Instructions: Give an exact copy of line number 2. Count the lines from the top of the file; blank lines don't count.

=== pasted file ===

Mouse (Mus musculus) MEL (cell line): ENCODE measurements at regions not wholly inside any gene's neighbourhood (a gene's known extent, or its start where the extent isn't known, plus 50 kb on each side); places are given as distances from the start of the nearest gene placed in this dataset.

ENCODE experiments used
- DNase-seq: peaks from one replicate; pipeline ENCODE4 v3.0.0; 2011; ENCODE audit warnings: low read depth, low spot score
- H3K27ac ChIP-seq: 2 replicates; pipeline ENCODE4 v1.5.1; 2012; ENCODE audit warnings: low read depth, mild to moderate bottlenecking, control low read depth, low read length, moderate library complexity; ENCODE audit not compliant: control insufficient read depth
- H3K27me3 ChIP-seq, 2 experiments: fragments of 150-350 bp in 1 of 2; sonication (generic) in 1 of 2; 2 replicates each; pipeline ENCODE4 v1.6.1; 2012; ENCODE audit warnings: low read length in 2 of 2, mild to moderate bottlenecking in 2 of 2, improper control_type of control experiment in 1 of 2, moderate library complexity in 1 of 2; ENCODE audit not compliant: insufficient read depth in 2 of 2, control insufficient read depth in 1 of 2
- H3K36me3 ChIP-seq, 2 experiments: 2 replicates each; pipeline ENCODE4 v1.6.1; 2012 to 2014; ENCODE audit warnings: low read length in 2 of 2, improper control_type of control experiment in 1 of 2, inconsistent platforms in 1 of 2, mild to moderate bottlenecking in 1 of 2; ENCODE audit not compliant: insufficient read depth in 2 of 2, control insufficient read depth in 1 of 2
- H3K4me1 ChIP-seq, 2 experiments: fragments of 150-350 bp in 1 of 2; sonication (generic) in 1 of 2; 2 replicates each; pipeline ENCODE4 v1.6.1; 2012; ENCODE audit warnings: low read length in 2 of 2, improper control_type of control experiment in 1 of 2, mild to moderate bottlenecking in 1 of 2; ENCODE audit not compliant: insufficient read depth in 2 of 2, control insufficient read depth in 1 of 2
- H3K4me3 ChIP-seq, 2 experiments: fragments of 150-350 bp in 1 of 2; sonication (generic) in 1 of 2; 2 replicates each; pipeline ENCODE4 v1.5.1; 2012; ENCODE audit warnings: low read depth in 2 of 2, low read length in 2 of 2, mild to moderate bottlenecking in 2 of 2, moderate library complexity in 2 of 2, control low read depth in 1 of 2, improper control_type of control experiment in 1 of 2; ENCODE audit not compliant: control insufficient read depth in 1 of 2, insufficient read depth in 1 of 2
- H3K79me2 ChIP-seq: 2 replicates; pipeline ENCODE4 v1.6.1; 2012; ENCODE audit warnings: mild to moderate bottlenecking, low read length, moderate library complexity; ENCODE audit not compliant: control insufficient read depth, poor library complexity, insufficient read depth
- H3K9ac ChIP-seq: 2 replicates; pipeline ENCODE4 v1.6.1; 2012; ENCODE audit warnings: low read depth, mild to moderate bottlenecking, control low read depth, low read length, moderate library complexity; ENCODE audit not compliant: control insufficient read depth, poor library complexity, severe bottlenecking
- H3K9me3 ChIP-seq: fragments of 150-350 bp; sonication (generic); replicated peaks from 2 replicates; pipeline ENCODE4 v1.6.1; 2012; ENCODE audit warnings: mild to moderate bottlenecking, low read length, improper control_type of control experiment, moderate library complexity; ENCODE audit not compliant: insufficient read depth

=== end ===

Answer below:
ENCODE experiments used